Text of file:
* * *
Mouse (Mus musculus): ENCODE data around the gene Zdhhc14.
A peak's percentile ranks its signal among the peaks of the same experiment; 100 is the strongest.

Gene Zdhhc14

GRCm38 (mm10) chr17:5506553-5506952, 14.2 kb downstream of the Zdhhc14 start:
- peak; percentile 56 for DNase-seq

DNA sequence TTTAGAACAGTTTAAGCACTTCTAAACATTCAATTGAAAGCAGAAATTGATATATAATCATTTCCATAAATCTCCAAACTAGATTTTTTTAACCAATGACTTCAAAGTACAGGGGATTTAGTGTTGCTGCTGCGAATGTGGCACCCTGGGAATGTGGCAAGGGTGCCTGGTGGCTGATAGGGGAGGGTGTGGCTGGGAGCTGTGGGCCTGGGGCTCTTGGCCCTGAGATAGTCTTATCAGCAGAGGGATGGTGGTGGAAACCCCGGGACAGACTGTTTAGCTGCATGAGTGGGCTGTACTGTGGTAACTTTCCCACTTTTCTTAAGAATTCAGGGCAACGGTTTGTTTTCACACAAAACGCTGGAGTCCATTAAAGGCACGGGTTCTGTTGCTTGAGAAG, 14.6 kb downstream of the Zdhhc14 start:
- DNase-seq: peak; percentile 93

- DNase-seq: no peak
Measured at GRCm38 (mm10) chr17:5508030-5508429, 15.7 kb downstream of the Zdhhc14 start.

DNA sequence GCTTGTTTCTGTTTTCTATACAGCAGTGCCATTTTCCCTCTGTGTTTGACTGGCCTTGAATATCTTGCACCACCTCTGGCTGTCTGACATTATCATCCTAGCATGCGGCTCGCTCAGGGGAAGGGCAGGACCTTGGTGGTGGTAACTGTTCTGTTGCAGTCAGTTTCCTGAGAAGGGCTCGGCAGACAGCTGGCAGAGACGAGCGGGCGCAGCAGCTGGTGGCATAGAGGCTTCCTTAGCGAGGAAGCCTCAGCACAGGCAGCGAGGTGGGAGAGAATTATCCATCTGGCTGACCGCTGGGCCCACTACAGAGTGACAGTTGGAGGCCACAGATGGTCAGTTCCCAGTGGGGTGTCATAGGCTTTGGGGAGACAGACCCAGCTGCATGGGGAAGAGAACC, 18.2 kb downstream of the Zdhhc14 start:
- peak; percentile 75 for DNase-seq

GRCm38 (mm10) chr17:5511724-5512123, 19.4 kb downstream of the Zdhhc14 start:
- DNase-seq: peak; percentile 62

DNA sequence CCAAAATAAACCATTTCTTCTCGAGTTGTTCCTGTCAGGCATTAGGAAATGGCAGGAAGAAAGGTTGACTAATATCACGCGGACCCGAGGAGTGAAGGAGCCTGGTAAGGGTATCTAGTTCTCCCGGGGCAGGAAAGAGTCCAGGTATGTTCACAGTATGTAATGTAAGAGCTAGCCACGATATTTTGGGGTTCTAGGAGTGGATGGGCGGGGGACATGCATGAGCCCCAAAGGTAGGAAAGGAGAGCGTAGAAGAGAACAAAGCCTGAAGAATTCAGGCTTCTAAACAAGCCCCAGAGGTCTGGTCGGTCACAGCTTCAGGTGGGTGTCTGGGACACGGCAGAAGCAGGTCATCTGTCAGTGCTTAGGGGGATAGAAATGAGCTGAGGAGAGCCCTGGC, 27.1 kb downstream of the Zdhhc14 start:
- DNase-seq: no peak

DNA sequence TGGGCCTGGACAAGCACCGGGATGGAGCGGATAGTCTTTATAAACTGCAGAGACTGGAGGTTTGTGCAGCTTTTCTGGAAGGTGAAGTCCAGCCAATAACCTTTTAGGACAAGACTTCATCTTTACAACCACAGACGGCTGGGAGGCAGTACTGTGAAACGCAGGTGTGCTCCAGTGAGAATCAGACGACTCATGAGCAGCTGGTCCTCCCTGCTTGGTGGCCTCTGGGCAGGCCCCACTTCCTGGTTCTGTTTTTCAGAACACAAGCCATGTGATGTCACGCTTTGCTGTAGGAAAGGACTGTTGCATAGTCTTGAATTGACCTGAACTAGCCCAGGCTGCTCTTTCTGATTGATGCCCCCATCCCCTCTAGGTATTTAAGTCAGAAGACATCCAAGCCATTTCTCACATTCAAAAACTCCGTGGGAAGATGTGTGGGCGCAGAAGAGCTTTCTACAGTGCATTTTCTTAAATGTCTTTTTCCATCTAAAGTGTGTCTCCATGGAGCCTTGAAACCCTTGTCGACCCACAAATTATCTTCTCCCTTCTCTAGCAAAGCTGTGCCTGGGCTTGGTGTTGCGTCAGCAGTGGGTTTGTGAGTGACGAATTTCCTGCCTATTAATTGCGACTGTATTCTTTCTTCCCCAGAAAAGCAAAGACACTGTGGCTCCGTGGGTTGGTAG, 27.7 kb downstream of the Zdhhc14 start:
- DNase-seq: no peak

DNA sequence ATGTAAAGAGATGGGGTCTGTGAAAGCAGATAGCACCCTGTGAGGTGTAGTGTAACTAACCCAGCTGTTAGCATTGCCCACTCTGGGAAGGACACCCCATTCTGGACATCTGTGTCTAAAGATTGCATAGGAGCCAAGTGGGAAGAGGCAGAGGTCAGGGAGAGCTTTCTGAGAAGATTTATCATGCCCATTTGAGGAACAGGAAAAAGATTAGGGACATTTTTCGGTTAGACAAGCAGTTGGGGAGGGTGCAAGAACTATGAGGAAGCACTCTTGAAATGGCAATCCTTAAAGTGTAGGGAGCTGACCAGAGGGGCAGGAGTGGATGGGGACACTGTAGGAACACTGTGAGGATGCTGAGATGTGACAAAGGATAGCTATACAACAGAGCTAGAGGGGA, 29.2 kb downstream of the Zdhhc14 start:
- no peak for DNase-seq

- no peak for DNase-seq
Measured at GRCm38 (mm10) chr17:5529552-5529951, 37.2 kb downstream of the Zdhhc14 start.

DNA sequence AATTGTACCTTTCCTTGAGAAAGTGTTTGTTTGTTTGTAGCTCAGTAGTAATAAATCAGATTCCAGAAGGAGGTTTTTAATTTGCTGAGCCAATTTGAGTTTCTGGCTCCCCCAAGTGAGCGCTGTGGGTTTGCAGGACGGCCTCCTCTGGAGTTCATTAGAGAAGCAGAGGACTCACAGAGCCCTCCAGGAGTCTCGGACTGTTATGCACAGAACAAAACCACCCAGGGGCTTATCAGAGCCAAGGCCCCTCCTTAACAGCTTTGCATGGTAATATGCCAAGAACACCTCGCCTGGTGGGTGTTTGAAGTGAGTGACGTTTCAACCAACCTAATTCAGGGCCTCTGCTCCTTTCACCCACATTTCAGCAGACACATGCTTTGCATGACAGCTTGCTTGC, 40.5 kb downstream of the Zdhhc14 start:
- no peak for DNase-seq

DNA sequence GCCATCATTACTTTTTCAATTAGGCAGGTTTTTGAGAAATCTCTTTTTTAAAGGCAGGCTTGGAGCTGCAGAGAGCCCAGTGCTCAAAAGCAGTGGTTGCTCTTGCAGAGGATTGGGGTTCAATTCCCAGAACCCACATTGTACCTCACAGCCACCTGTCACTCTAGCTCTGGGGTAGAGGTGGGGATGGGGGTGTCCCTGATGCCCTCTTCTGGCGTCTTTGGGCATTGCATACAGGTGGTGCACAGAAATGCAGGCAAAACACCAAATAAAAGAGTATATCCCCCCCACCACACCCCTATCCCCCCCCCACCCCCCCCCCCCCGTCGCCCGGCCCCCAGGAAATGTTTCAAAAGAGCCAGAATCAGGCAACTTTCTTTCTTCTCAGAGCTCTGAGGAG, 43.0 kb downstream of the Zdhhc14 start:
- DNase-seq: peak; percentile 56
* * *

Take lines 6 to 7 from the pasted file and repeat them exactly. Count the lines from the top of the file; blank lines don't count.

DNA sequence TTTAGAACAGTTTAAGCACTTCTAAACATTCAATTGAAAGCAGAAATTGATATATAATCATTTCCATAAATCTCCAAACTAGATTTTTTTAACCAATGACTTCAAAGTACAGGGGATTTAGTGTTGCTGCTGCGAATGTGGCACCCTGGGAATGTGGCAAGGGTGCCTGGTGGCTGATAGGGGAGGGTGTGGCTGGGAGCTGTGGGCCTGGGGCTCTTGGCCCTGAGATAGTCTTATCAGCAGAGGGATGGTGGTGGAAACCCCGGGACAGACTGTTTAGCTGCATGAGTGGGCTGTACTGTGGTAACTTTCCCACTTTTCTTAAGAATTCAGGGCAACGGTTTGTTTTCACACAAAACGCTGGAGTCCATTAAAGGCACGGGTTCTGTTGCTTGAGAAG, 14.6 kb downstream of the Zdhhc14 start:
- DNase-seq: peak; percentile 93